Yet there are different readings of the situation according to political standpoint.

For example, official Syrian government media recently reported on forger gangs from Turkey, who are now not only offering their services to Syrian migrants, but also to people still waiting to leave Syria.

Coverage of the story also appeared in Arab media critical of the Assad regime. But they also included reports about senior members of the governing Syrian Baath Party who have had to resign after it was revealed that they had acquired their doctorates illegally.

All of which gives rise to the question of how far this problem pertains to Syrians studying, or preparing to study, in Germany. Their number has increased five-fold in recent years, from just over 2,000 to an estimated 11,000. Moreover, this figure looks set to rise still further.

The German authorities responsible perceive the problem of forged Syrian certificates as negligible. At the assembly of German state education ministers, the Central Office for Foreign Education would only reveal that "it was of course fully aware of the issue of forging educational qualifications, a problem that can occur wherever you are in the world". This national competence centre for the German states refused to be drawn on the question of recognising foreign education certificates with specific reference to Syria.

Student Tim Schwarz (left) gives Syrian refugee Renas Ottmann (right) German tuition in the grounds of the Goethe University in Frankfurt am Main on 30.06.2015 (photo: picture alliance/dpa/C. Schmidt)
Playing down the problem: Germanyʹs Central Office for Foreign Education remains relaxed in the face of fake documentation rumours, saying that "it is of course fully aware of the issue of forging educational qualifications – that can occur wherever you are in the world". Concerned Syrian students argue, however, that either their qualifications are not being recognised by the German authorities, or that the recognition process is taking an extremely long time

The forged certificate problem is overstated

According to information from the German Academic Exchange Service (DAAD), the verification of Syrian scholarship holders is carried out by the universities with the help of a thorough authentication procedure that hampers attempts at forgery. The DAAD said it is aware of only a handful of pertinent cases that, in view of the huge number of Syrian students, could almost be considered negligible.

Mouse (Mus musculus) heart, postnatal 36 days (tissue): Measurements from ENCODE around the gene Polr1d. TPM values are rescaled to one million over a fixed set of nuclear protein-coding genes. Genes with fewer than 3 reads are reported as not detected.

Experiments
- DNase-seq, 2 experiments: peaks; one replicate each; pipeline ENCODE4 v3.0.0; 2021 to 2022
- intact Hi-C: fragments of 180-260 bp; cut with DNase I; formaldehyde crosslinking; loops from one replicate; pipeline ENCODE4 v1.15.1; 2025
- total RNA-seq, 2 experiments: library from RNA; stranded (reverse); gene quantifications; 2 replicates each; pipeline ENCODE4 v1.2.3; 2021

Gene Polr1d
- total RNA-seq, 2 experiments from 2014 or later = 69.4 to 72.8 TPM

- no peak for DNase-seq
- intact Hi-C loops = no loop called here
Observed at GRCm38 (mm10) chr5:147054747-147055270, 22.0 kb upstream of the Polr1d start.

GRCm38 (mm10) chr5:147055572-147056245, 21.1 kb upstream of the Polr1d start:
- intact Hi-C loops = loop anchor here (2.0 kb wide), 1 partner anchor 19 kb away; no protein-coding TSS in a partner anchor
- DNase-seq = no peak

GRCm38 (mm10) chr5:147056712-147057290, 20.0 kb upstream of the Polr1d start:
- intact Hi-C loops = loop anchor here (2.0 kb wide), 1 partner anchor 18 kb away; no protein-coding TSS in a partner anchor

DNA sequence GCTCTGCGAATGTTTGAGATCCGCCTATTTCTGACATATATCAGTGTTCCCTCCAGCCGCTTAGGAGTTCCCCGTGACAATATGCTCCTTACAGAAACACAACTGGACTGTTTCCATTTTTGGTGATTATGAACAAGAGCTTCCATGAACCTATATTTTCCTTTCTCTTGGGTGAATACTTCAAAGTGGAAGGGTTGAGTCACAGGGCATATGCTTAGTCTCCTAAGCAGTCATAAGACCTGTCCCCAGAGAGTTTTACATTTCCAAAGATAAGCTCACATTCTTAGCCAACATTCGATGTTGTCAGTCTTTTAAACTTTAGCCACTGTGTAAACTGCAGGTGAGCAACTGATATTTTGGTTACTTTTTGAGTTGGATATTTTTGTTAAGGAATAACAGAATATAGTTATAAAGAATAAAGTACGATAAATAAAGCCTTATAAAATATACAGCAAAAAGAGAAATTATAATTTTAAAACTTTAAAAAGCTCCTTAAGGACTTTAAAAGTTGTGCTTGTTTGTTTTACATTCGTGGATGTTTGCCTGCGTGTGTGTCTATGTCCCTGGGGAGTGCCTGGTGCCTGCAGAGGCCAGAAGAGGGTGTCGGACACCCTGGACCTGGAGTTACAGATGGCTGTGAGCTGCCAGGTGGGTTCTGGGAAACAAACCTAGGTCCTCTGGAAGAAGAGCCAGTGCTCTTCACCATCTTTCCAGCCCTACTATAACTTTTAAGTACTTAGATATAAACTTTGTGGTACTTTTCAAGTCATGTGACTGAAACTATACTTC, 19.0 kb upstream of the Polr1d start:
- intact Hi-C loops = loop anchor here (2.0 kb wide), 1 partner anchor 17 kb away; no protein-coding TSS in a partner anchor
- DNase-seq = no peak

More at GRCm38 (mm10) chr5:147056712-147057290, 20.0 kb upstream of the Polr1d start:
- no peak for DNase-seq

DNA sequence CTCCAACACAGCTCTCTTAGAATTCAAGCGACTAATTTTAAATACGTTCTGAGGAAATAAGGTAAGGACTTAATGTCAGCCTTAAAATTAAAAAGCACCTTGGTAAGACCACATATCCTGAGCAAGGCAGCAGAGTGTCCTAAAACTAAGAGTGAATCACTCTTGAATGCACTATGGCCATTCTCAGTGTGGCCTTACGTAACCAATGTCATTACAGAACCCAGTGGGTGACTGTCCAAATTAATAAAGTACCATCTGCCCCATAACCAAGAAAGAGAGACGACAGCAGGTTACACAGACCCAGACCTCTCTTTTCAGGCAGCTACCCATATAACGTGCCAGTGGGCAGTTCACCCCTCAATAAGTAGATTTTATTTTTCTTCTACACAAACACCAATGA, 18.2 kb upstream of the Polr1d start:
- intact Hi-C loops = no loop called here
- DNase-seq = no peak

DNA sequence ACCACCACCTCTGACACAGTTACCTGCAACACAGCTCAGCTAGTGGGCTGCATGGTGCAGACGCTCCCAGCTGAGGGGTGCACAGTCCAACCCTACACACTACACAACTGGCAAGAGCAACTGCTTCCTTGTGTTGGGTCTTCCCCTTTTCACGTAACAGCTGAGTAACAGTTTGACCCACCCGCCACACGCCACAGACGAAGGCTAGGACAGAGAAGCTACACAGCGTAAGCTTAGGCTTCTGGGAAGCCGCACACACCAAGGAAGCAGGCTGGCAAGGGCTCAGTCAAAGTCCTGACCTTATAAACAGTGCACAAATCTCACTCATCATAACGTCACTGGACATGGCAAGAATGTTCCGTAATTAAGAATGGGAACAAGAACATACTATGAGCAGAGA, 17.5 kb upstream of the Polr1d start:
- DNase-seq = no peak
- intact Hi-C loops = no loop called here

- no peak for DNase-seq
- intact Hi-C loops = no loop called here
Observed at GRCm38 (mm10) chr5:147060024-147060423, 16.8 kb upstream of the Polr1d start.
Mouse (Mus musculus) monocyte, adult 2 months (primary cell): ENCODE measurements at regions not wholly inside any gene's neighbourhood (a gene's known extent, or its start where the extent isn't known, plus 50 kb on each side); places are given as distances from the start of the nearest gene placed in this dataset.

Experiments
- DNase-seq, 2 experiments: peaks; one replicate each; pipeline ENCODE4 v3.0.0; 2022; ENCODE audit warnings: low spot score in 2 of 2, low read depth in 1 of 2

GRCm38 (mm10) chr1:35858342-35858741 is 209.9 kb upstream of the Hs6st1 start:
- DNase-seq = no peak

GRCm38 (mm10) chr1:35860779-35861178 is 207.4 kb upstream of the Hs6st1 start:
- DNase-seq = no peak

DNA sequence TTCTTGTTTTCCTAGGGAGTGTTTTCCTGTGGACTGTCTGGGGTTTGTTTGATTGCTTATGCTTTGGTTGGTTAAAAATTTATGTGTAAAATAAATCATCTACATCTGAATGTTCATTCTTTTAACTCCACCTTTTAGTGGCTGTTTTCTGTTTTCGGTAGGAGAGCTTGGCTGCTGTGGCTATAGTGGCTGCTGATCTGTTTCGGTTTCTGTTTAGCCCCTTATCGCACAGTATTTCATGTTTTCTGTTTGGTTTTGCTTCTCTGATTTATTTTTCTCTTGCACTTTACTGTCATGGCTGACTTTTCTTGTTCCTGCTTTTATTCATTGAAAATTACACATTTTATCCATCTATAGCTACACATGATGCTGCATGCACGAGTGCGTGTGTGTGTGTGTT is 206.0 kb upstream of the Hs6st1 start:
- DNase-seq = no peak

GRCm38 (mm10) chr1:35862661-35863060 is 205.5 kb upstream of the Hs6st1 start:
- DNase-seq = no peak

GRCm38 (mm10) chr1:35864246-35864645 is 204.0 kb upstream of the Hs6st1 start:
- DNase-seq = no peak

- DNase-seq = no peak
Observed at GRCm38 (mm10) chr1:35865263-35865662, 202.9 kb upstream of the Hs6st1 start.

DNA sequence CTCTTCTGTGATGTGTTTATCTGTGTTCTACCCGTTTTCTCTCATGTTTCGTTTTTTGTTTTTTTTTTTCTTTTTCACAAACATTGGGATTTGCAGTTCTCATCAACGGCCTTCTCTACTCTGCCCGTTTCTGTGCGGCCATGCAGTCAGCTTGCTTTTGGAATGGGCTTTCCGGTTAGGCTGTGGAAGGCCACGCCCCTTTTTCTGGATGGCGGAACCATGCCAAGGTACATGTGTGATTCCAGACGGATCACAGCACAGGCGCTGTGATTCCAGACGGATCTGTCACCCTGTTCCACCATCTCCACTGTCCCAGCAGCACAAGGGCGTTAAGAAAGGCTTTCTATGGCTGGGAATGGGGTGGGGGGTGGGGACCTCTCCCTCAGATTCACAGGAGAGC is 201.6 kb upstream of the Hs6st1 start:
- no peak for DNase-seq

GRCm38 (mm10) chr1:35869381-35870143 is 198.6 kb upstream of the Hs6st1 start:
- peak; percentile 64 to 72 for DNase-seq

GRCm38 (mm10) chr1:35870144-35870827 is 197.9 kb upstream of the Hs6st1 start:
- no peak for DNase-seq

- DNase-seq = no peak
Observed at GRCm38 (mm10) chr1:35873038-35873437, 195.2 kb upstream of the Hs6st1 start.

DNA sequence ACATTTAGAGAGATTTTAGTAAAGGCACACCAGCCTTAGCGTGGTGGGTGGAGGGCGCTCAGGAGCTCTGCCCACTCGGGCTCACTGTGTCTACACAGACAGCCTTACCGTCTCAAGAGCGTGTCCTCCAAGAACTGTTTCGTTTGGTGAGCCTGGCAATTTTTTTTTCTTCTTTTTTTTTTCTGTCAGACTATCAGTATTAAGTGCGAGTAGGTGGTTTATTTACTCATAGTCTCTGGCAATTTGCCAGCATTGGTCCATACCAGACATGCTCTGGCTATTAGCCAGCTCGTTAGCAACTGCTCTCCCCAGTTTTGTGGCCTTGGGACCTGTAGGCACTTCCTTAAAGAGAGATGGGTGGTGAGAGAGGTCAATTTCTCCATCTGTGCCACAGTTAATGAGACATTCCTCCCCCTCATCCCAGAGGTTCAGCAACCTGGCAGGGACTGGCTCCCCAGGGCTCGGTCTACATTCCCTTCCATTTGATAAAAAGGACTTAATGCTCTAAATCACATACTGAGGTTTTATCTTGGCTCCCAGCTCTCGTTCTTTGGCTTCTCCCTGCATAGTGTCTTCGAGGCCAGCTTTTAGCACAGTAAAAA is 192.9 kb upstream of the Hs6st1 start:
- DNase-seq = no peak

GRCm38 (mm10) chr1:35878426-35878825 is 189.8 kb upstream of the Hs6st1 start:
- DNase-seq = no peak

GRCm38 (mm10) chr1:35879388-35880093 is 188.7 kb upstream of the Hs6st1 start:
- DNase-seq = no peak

The DAAD added that there have also been no reports of any such issues from the national body in place to support foreign students in their application to German universities (uni-assist). Christian Hulshorster, DAAD regional director for scholarship programmes in the south of the country, told Qantara.de that the phenomenon of forged certificates is overstated.

Those who have read the Arab media reports and also European portals such as "Infomigrants", which addresses the concerns of migrants, may be tempted to take such assurances with a pinch of salt. Syrians who have either already graduated from university in their home country, are studying or are preparing to pursue a degree course in Germany, have complained on Infomigrants that their qualifications are not being recognised, or that this recognition process is taking a very long time.

A claim is also circulating that in 2016, the German government appealed to the Syrian education ministry in order that they might join forces to tackle the problem of forged certificates. When enquiries were made however, the German Foreign Ministry said it had no knowledge of any such exchange with the Syrian side on the issue of forged educational qualifications.

Joseph Croitoru

© Qantara.de 2018

Translated from the German by Nina Coon

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